Project aims to shed light on WWII camps

FORT COLLINS, COLO. (KRQE) – A new project aims to raise public awareness about four Japanese American confinement camps in New Mexico during World War II. A partnership between the New Mexico Chapter of the Japanese American Citizens League and the Public Lands History Center out of Colorado State University organized the project. Now, it’s gaining momentum with a nearly $200,000 grant from the National Park Service.

“We think this is an important piece of New Mexico’s identity and heritage,” says Confinement in the Land of Enchantment Principal Investigator Sarah Payne.

It’s a dark history some New Mexicans don’t even know about. Four confinement camps were built from Santa Fe to Lincoln County, where the Department of Justice held Japanese Americans captive during World War II.

“Once Pearl Harbor was bombed, they immediately had a mechanism to arrest and round up hundreds of thousands of people they already had under suspicion,” explains Payne.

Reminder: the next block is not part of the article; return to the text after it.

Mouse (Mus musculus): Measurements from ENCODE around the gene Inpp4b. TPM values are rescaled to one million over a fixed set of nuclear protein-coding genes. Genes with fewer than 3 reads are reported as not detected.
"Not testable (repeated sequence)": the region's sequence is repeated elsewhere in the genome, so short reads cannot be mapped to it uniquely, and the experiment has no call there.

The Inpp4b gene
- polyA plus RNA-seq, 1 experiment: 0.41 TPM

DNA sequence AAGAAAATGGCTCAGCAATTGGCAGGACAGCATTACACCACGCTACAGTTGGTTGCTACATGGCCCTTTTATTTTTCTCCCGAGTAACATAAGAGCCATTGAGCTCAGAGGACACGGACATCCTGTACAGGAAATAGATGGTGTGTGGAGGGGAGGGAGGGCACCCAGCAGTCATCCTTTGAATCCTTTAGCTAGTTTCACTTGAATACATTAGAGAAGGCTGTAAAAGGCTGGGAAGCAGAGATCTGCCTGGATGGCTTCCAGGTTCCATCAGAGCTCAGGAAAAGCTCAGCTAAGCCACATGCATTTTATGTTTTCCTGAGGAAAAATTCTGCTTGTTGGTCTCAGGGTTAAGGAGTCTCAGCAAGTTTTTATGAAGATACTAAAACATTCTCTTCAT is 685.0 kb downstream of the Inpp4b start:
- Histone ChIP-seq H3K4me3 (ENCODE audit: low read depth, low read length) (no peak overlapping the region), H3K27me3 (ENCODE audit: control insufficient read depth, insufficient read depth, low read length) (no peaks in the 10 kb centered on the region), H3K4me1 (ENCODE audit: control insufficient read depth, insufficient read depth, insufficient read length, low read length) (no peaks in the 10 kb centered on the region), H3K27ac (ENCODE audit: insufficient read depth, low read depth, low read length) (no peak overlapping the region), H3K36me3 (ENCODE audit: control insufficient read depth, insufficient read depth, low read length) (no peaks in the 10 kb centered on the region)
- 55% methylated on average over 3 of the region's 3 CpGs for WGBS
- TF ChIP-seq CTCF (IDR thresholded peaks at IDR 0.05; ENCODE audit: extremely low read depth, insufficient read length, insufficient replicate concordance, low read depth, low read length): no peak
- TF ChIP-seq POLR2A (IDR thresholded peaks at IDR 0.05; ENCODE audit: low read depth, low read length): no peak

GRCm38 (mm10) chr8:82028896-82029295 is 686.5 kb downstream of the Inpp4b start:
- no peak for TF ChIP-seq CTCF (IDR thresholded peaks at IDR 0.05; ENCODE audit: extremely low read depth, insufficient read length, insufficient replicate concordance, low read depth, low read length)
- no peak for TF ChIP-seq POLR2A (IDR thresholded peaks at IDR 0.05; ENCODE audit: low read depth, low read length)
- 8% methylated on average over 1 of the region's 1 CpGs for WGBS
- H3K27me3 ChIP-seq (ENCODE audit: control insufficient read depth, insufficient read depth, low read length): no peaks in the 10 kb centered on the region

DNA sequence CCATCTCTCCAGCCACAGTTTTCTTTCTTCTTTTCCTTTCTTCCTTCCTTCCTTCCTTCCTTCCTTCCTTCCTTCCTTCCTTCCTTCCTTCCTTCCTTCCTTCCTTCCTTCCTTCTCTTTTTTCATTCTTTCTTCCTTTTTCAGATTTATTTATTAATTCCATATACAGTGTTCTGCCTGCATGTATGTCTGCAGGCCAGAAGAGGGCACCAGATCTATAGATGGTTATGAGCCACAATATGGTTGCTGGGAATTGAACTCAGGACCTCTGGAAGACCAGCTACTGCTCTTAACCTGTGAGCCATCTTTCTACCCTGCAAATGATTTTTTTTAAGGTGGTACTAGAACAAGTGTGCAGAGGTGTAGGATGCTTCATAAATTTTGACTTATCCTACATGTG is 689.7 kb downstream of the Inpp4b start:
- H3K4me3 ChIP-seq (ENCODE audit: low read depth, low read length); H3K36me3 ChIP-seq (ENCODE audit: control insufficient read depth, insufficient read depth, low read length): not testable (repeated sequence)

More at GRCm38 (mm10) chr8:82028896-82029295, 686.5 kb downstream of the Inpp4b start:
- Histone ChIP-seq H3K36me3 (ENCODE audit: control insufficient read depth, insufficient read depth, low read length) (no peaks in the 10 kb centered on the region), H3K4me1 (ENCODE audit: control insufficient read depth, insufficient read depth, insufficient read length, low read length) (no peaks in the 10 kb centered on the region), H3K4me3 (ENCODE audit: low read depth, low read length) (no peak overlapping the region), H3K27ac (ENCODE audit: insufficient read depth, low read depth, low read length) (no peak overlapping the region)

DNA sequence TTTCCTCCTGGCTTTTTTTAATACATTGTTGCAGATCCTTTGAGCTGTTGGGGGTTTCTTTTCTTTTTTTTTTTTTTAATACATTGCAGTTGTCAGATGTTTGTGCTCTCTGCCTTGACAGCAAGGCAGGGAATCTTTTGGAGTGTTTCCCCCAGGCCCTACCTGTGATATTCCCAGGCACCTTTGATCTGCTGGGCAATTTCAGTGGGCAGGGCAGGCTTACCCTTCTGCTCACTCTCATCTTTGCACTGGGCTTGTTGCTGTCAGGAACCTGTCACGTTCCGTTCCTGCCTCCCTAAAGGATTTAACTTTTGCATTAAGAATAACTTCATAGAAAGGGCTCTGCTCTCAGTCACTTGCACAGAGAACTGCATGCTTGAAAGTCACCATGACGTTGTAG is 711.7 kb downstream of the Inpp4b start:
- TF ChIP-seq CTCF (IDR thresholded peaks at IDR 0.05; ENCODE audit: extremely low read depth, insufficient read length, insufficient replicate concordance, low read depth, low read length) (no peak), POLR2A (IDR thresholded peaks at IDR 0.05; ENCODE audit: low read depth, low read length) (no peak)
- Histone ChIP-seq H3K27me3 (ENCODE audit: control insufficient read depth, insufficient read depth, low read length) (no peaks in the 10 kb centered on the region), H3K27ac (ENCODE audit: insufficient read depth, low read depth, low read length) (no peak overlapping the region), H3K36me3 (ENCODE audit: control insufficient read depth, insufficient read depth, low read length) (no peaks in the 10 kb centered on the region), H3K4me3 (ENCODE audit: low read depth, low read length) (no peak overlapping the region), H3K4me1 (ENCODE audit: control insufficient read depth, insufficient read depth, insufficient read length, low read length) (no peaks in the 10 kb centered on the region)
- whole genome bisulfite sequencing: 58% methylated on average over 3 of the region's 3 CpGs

While children might learn a little bit about confinement camps in school, it’s not history you can easily recognize on New Mexico’s landscape.

“At the site where Camp Lordsburg was, this is all private property now, so you can’t go visit it, you can’t see what little does remain there,” Payne says.

The one in Santa Fe is a suburban development, but there is a monument there. Yet, you’ll find nothing at the Old Raton Ranch or at Fort Stanton.

It’s why those who feel passionately about this unique history are working to increase awareness with historic markers, a public outreach publication and a website.

“Our project wants to make that history a little bit more visible and we also think that it’s just an important, it’s an important topic of conversation in our current political climate,” Payne explains.

Payne says they want to convey certain themes through those markers and publication.

“Identity, civil liberty and citizenship and what those themes mean in different times,” Payne says.

Now, thanks to the grant for this project, three years in the making is only 18 months from becoming a reality.

“It forces us to ask really important questions about current events and what it means to be a citizen and what civil liberties mean in a time of war and a time of crisis,” says Payne.

Even though the National Park Service has awarded the grant, the group still has to raise more cash. The rule is, the grant must be partially matched – a dollar for every two dollars of grant money. That comes out to between $94,000 and $95,000.

The project is one of 21 Japanese American Confinement Sites that received grant money. In total, the National Park Service awarded $2.9 million this year.

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